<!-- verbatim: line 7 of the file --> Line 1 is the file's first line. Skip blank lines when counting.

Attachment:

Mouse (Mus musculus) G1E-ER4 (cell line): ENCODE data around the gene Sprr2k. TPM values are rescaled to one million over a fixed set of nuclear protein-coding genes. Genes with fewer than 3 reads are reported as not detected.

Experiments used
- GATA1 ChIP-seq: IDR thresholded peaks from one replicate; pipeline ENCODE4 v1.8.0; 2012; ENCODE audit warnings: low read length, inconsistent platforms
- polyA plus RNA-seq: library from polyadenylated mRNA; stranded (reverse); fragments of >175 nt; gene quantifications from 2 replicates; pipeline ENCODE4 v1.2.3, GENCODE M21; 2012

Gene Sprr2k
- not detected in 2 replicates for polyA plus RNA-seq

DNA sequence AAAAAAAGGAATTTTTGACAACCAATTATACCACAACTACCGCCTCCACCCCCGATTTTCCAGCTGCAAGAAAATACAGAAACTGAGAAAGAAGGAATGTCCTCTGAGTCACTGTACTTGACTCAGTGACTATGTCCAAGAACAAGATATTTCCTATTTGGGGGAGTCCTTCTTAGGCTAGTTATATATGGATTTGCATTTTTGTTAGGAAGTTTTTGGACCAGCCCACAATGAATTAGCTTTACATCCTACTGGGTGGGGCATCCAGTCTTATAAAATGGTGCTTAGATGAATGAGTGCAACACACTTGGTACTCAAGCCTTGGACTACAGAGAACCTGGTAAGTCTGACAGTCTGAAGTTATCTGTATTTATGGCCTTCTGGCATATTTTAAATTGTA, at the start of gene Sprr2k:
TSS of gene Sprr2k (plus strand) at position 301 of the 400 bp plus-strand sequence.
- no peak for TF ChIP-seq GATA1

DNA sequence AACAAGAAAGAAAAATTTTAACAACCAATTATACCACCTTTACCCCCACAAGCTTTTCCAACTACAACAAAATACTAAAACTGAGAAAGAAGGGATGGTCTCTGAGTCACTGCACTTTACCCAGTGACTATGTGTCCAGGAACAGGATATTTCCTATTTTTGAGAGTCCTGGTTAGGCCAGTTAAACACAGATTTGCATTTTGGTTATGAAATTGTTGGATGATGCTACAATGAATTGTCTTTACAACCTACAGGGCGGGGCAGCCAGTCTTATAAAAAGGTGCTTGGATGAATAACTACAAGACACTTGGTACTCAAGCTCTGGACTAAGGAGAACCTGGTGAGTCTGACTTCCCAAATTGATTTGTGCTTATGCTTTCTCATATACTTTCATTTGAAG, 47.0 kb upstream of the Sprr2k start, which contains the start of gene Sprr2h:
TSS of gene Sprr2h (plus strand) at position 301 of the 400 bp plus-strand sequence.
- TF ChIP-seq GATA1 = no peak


DNA sequence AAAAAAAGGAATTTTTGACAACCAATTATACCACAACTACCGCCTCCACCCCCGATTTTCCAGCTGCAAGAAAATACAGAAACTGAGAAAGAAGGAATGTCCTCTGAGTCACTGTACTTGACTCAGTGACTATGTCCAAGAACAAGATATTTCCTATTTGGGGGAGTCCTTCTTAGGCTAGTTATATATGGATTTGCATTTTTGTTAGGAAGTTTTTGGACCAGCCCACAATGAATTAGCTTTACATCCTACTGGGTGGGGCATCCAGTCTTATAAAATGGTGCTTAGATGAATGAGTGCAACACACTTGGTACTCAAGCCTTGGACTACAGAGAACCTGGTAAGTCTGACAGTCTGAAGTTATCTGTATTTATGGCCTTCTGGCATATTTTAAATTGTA, at the start of gene Sprr2k: